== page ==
NEW HAMPSHIRE has a big problem.

Our problem in New Hampshire has three elements. Treatment, supply and last and unfortunately least, demand.

Could it be that we have misnamed the opioid crisis? If so that would misdirect resources aimed at its solution. The six blind men attempting to describe an elephant by its appendages failed to identify this massive animal. One thing we know for certain is that for the first time in recent history, life expectancy has begun to decline and suicide rates have increased 20-plus percentage points in recent years. Death seems to have become an alternative to hope in some cohorts.

Will and Ariel Durant took 11 volumes to establish that the “History of Civilization” required three things for a happy ending: First seemed to be a stable, family-based society, second, support by a religious organization and finally, early marriage for proper hormone utilization, among other benefits.

Roommates with benefits don’t count.

Unfortunately, two out of three don’t count either.

We now have trend lines going in the wrong direction in all three elements. Who knew that there could be real casualties in a culture war? We are now seeing big numbers of killed and wounded.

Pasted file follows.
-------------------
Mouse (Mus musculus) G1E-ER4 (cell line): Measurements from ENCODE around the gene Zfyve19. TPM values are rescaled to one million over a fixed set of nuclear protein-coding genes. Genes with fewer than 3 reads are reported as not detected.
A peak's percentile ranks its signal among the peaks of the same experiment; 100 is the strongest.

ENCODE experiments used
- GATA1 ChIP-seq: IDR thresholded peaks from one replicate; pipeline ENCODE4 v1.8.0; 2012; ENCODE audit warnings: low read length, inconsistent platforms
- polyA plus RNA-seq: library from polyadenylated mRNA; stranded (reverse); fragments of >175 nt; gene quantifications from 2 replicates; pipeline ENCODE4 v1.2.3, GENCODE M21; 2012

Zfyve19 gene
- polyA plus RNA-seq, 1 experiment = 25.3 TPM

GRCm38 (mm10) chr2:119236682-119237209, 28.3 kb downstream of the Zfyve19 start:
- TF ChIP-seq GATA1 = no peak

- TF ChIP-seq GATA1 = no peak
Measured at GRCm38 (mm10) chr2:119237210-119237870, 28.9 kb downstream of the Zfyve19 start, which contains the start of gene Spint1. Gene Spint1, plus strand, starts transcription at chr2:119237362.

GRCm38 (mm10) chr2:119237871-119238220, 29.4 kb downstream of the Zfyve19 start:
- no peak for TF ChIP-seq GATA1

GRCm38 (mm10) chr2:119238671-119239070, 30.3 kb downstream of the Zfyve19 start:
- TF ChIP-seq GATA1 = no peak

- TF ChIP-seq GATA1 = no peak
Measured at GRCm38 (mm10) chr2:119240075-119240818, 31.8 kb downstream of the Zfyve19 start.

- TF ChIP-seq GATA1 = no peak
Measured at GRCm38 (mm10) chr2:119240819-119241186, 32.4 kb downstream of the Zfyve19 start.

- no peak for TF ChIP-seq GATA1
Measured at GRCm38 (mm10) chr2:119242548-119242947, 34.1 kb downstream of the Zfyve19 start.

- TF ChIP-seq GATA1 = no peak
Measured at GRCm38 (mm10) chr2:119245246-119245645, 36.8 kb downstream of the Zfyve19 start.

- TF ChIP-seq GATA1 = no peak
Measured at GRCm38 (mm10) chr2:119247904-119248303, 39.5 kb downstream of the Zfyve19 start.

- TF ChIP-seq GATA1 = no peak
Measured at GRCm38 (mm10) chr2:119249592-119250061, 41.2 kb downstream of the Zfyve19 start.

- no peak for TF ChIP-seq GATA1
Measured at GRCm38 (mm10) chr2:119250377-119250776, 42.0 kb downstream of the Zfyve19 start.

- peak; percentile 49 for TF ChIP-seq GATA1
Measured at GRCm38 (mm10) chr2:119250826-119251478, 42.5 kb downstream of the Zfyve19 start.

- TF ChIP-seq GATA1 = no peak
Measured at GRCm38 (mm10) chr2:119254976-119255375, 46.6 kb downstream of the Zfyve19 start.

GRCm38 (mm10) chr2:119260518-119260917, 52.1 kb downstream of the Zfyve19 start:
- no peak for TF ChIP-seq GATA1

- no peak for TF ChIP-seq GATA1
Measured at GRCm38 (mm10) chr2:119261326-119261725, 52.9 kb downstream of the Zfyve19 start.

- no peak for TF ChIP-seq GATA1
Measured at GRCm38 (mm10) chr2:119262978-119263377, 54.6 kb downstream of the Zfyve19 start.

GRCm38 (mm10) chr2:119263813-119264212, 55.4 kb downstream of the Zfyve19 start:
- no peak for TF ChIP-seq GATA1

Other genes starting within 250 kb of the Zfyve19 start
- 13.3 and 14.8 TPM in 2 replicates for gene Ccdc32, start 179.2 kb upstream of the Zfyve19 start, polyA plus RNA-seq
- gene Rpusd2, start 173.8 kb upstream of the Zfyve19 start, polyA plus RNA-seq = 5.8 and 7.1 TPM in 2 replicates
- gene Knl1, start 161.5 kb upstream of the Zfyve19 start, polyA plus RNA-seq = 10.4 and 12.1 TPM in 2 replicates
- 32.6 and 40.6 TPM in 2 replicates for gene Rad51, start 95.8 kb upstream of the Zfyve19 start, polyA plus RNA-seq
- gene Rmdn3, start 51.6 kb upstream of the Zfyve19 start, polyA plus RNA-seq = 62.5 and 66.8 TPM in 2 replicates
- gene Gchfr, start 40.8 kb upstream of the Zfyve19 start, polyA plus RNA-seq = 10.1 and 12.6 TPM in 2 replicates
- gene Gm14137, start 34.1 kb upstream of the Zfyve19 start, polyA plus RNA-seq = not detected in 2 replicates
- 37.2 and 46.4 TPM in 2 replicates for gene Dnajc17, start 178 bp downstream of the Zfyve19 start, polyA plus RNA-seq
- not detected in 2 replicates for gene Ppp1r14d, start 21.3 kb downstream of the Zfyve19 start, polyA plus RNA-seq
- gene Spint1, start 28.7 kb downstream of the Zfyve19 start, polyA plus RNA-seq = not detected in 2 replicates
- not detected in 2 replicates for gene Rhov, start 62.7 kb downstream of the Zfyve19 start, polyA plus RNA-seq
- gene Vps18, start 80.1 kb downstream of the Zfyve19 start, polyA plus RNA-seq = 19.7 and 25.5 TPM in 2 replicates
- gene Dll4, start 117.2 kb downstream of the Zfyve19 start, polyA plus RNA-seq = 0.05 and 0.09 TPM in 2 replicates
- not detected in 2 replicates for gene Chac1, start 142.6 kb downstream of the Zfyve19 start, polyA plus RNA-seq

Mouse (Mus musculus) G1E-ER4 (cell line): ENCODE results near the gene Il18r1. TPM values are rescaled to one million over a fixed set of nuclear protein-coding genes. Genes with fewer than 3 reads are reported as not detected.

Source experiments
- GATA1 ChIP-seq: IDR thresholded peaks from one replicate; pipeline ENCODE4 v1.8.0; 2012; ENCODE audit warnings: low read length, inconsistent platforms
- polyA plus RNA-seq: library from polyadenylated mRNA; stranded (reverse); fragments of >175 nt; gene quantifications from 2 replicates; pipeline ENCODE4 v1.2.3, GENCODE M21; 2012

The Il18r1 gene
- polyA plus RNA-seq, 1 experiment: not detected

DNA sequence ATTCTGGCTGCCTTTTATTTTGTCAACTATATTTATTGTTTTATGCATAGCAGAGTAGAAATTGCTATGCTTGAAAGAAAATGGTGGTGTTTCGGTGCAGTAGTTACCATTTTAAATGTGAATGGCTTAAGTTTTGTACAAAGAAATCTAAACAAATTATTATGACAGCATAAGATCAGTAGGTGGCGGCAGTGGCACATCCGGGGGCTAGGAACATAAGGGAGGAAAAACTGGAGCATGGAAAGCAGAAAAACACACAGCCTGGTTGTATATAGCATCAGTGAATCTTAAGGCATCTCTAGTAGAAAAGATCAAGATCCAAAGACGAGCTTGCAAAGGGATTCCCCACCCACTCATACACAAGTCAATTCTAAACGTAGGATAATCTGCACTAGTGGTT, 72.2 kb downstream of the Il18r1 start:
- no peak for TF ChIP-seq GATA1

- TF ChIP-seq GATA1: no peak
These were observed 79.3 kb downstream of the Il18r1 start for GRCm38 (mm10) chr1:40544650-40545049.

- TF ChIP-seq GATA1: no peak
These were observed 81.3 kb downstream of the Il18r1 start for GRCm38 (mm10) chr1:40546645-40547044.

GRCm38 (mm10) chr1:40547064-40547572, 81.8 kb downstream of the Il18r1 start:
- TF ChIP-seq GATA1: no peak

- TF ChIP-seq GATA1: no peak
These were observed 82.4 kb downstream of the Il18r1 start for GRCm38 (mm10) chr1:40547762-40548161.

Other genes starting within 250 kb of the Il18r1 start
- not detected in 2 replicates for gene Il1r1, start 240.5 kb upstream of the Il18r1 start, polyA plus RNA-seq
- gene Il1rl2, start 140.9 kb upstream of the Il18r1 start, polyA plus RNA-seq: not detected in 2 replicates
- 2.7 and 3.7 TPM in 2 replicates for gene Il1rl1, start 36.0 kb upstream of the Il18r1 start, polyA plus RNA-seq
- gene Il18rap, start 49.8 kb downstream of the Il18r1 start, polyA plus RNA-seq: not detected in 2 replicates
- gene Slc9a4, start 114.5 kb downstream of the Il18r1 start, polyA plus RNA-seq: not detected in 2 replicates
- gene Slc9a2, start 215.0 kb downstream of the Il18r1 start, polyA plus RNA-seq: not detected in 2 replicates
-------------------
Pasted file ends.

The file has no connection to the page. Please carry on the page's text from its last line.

They must be coming from somewhere.

Cutting to the chase could be the underlying development of despair in society.

Giving up is often done in stages. Winding down, taking a break from the pressure, relaxing ones nerves, justifies all levels of chemical additives. Adding pot to this mix can’t be helpful. Choose your poison is not a throwaway line anymore. Lives are on the line and the numbers tell us that throwing them away is an increasing phenomenon.

The challenge goes far beyond the supply of pills and powder, bottle and syringe. Continued interdiction of supply is worth the effort. Working the demand side has been barely attempted.

Keep in mind the killer is despair.

It kills the mind and then the body in statistically significant numbers. Physical addiction is a power in itself.

We know that AA for one, has proven that belief in a higher power is a powerful antidote.

Ninety percent of Americans believe in a higher power. Those in government are barred by the politically correct police from saying or acting on the four words printed or engraved on each and every piece of U.S. currency.

We date each day from a religious event.

There is hope.

We still have a vast global network of practitioners of hope.

This is a strength in New Hampshire.

Many visit them once a week and thus provide support to others who do the same. Organized worship was not an add-on to the successful march of civilization. It was and is an essential ingredient. It has much new work to do.

Elephants can be tamed if we can be honest about these powerful creatures. All creatures are far more complex than first perceived. Despair is prevented with universal vaccinations of hope.

Jack Falvey lives in Londonderry and is an adjunct professor at Boston College. His column, Investor Education Briefs, appears in the Monday Business pages of the New Hampshire Union Leader.